Islamic garden design is dictated by the words of the Quran which vividly describe a lush, enclosed space defined by an axial format. The crossing axis of Islamic gardens are created by the use of canals, or in limited spaces, smaller irrigation channels which converge at an intersection.
At the meeting point resides a fountain or basin which may be covered with a pavilion when space allows. The waterways are symbolic of four rivers described in the Quranic paradise, one river of purified water, one of milk, one of honey, and one of wine. The quadripartite layout lends itself to it’s name, Chahar Bagh, which means “four gardens” in Farsi.
The waterways in an Islamic garden serve multiple purposes. They are a source of water for those who reside there, provide irrigation to the surrounding gardens in what is a typically arid climate, and simultaneously introduce sound and movement to the space. Trees contribute to the formality of the axis. Planted in straight lines, traditional choices such as cypress or poplar accentuate the linear divisions of the garden and provide shady relief from high temperatures. The trees aligned with the axis symbolize death and eternity according to Quranic texts.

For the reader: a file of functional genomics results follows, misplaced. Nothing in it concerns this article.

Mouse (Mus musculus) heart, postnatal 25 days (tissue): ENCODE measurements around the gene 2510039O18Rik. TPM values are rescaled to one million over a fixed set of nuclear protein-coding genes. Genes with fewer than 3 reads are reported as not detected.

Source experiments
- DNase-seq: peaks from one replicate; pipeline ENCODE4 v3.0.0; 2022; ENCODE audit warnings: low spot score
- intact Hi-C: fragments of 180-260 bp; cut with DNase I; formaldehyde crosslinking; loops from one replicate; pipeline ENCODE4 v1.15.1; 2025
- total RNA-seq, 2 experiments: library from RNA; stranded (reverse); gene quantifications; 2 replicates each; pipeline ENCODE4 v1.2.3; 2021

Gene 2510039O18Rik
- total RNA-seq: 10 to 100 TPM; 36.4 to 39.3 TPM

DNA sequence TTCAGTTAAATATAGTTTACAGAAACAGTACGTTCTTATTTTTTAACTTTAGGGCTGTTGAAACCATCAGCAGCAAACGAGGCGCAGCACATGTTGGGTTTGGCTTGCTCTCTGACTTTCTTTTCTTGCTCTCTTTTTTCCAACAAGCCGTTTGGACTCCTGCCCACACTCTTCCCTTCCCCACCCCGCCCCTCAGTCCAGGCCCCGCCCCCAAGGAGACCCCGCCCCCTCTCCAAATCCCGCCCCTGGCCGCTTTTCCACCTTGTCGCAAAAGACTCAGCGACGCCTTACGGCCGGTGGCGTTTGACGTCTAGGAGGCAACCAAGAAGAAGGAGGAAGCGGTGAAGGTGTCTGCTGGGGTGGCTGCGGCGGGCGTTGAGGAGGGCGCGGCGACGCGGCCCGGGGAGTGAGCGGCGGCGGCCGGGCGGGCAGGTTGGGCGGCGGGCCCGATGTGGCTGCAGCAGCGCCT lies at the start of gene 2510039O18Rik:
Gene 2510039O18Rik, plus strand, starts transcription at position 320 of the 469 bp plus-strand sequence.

Within the quadrants of the garden are lush plantings of fruit trees and flowers, symbolic of life and fertility, designated to supply food to the people and animals alike that inhabit the garden. The plantings and canals induce a coolness and beauty to the micro environment that make up jannaatal-firdaws, two words when put together mean “gardens of paradise” in Arabic. Flower beds were often sunken lower than the waterways to facilitate irrigation in a climate where water is scarce, duly to emphasize the patterns of the garden which appear more beautiful from a higher vantage.